What Is an English Basement? | Real Estate

Unless you’ve lived in a big city, the English basement might be a whole new concept. English basements are common in urban centers and allow homeowners to maximize their basement space by renting it out to tenants or providing additional living space for family or friends.

Whether you’re considering living in an English basement or rent Once out, there are pros and cons to consider. Here’s what you need to know about English basements and how they can make an impact property values and certain legal obligations that come with renting a basement unit.

  • What is an English basement?
  • Where do you often find English cellars?
  • What’s it like living in an English basement?
  • The pros and cons of living in an English basement.
  • The cost of building or renovating an English basement.

What is an English basement?

English basements emerged in 19th-century London and allowed people to live comfortably under terraced houses, which are low-rise buildings that share a common wall on one or both sides. In the US, the English basement can be found everywhere with row houses that share some common characteristics: small windows, better ventilation than its predecessor, and outside accessibility, according to a Bloomberg report.

An English basement is on the lowest level of a building. “It’s a self-contained unit, typically one or two bedrooms, located either on the ground floor or in the basement,” says Diana Minshall, real estate specialist at TTR Sotheby’s International Realty in the District of Columbia.

English basements also allow homeowners to maximize the space available. “It’s so expensive to own a house these days,” says Minshall. “To be able to supplement a large proportion of your transport costs with rental income from an English cellar is truly amazing. It offers fantastic flexibility.”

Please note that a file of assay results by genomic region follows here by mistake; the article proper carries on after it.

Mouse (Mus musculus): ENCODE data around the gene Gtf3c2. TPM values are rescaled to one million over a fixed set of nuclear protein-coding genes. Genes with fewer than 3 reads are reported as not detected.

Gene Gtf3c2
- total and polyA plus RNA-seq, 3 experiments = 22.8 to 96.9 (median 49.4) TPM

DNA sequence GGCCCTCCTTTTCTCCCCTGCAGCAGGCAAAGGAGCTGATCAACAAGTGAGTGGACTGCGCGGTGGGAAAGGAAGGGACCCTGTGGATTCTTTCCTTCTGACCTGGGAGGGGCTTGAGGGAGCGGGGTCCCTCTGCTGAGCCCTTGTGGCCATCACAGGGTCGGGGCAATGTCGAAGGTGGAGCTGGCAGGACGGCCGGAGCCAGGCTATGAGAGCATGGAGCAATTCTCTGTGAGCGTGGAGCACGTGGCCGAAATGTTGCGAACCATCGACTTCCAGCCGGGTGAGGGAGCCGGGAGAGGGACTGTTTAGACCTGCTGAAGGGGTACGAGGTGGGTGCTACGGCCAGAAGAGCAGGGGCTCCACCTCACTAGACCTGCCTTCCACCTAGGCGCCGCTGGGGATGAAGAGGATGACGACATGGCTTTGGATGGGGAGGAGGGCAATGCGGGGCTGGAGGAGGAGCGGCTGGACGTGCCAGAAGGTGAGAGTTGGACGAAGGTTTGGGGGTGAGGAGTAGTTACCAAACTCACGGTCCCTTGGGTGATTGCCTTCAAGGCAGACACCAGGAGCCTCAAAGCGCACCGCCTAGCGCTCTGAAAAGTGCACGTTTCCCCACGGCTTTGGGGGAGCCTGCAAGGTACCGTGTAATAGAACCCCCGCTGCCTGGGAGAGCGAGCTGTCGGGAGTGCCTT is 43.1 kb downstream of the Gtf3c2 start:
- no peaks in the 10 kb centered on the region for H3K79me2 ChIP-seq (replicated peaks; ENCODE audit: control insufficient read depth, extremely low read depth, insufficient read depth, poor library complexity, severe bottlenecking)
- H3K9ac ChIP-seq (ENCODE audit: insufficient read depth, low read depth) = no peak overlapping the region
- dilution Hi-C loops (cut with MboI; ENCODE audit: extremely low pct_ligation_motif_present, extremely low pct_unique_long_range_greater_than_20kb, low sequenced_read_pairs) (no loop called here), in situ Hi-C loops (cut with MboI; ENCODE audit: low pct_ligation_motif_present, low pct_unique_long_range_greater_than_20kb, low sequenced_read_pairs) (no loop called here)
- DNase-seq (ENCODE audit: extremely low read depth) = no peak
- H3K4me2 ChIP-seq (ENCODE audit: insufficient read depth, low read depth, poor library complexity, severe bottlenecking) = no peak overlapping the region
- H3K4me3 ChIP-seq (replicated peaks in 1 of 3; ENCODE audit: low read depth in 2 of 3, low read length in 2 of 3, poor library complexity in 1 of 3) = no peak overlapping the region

Where do you often find English cellars?

English basements are typically found in large brownstone or townhouse cities in the United States, such as Philadelphia, Baltimore, Chicago, and New York City, but are more commonly found in the District of Columbia, particularly in older homes. In some cases, they first served as quarters for domestic workers and later became a popular rental option for people moving to the city for work.

What’s it like living in an English basement?

English basements occupy the lowest floor of terraced houses and are partially underground with smaller windows at street level. There is also a separate entrance to the unit from the rest of the building. “They’re usually smaller,” says Minshall. “Often they are in basements so they can be dark.”

While some English basement units can be cheaper and offer more privacy, lower levels have a higher chance of flooding and basement apartments are also more prone to pests such as spiders, insects, rats and mice. Less sun exposure can also lead to excess moisture, mildew, and mold growth.

The ins and outs of living in an English basement

  • English basements provide additional living space for family or friends.
  • It can bring rental income for homeowners.
  • The separate entrance offers some privacy as the resident does not have to go through the main living area of ​​the house.
  • Basements can be cheaper.

  • They usually have lower ceilings and narrow doorways.
  • Smaller windows mean English basement units are typically darker.
  • Basements are prone to flooding.
  • Pests such as insects, rats, mice and other animals could become a problem.
  • Mold formation is possible.
  • English cellars typically face a street or building entrance, which can be noisy.

The cost of creating or renovating an English basement

TThe cost of converting a basement into an apartment ranges from $50,000 to $100,000. In some expensive neighborhoods, you could pay $150,000 or more, according to HomeAdvisor. However, due to the rental income, you can recoup your initial investment within two to five years. You could also significantly increase your real estate value.

You must also consider your city’s building codes before converting your basement into a rental unit. The New York City Department of Housing Preservation and Development says illegal basement housing faces potential hazards such as carbon monoxide poisoning, inadequate lighting and ventilation, and inadequate egress in the event of a fire. Your property may also need to be inspected before it is legally recognized as a residential unit.

For example, New York City and Washington building codes dictate that English basements must be at least half their height above curb level, with a minimum ceiling height of two meters. The walls, which must reach the floor, must also be moisture and water proof. Every room needs a window and the floor of any courtyard or open space needs to be at least 15 cm below the window sill.

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